Background: We conducted a study of patients who underwent anatomic resection with adjuvant chemotherapy to determine if thoracoscopic lobectomy enables more effective administration of adjuvant chemotherapy than lobectomy by thoracotomy.
Methods: We reviewed the outcomes of 100 consecutive patients with non-small cell lung cancer (NSCLC) who underwent lobectomy and received adjuvant chemotherapy (1999 to 2004). The variables analyzed were time to initiation of chemotherapy, percentage of planned regimen received, number of delayed or reduced chemotherapy doses, toxicity grade, length of hospitalization, chest tube duration, 30-day mortality, and major complications (pneumonia, respiratory failure, atrial fibrillation). The chi2 test and Student t test were used to compare dichotomous and continuous variables, respectively.
Results: Complete resection was performed by thoracotomy in 43 patients and by thoracoscopy in 57 (no conversions). All patients received adjuvant chemotherapy, and 20 (20%) received adjuvant radiation therapy: 13 (30%) of 43 in the thoracotomy group and 7 (12%) of 57 in the thoracoscopy group (p = 0.04). Patients undergoing thoracoscopic lobectomy had significantly fewer delayed (18% versus 58%, p < 0.001) and reduced (26% versus 49%, p = 0.02) chemotherapy doses. A higher percentage of patients undergoing thoracoscopic resection received 75% or more of their planned adjuvant regimen without delayed or reduced doses (61% versus 40%, p = 0.03). There were no significant differences in time to initiation of chemotherapy or toxicity. Patients undergoing a thoracoscopic lobectomy had a shorter median length of hospitalization (4 days versus 5 days, p = 0.02).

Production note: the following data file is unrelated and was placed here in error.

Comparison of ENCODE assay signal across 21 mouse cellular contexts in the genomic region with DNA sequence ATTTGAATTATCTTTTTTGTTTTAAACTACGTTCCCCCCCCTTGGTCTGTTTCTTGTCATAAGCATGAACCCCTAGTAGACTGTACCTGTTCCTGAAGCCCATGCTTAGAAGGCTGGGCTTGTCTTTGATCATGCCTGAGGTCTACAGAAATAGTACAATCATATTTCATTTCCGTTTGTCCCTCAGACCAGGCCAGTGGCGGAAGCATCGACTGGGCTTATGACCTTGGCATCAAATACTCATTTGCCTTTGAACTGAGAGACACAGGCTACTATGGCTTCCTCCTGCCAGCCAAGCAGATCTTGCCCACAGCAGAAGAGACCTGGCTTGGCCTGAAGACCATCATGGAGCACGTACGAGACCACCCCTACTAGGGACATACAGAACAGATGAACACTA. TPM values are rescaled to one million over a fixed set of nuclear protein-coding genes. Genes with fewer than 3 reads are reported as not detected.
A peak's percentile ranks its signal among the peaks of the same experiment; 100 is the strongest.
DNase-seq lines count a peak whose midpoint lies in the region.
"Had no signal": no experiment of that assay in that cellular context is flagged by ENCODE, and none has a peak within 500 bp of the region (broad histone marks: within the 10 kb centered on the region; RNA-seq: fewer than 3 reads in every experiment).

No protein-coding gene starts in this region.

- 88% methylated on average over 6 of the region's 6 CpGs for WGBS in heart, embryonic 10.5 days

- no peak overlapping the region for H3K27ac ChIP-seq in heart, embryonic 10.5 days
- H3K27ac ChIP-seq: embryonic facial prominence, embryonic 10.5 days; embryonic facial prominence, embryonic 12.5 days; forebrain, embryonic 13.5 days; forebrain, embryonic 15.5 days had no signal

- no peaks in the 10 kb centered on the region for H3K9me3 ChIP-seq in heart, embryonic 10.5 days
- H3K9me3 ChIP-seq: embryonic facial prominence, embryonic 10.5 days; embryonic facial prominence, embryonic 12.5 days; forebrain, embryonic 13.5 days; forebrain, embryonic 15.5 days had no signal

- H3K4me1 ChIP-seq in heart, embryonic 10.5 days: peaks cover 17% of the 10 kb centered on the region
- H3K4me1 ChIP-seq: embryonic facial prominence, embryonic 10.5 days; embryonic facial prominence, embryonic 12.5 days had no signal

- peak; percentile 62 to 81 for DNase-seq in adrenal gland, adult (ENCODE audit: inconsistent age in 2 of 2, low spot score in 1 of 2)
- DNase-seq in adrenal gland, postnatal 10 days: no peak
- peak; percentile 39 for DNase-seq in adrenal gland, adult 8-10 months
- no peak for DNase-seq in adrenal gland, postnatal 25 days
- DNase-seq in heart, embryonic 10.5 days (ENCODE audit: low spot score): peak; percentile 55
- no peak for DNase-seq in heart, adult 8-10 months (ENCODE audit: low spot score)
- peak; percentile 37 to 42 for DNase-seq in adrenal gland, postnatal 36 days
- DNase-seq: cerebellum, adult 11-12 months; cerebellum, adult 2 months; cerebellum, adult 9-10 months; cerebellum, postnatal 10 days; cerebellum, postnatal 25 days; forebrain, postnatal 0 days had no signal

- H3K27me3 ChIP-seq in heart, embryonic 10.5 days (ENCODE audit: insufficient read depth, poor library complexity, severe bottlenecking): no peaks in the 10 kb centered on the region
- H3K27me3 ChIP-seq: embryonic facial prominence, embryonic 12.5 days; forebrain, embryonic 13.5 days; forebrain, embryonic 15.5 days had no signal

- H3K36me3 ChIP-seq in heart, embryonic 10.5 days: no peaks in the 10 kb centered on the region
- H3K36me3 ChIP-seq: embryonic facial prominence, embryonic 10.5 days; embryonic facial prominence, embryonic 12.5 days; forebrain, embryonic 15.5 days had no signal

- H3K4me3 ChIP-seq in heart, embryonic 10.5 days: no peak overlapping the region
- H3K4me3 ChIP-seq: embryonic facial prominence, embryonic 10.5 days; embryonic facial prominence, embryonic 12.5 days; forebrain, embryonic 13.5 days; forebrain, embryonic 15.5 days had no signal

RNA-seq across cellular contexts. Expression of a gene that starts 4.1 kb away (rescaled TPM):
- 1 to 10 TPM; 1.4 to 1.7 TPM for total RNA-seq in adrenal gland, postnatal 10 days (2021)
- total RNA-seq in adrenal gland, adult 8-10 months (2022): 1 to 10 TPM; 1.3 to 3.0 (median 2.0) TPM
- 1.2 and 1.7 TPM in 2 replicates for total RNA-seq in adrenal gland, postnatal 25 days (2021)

Conclusions: Thoracoscopy was associated with an overall higher compliance rate and fewer delayed or reduced doses of chemotherapy in patients receiving adjuvant chemotherapy.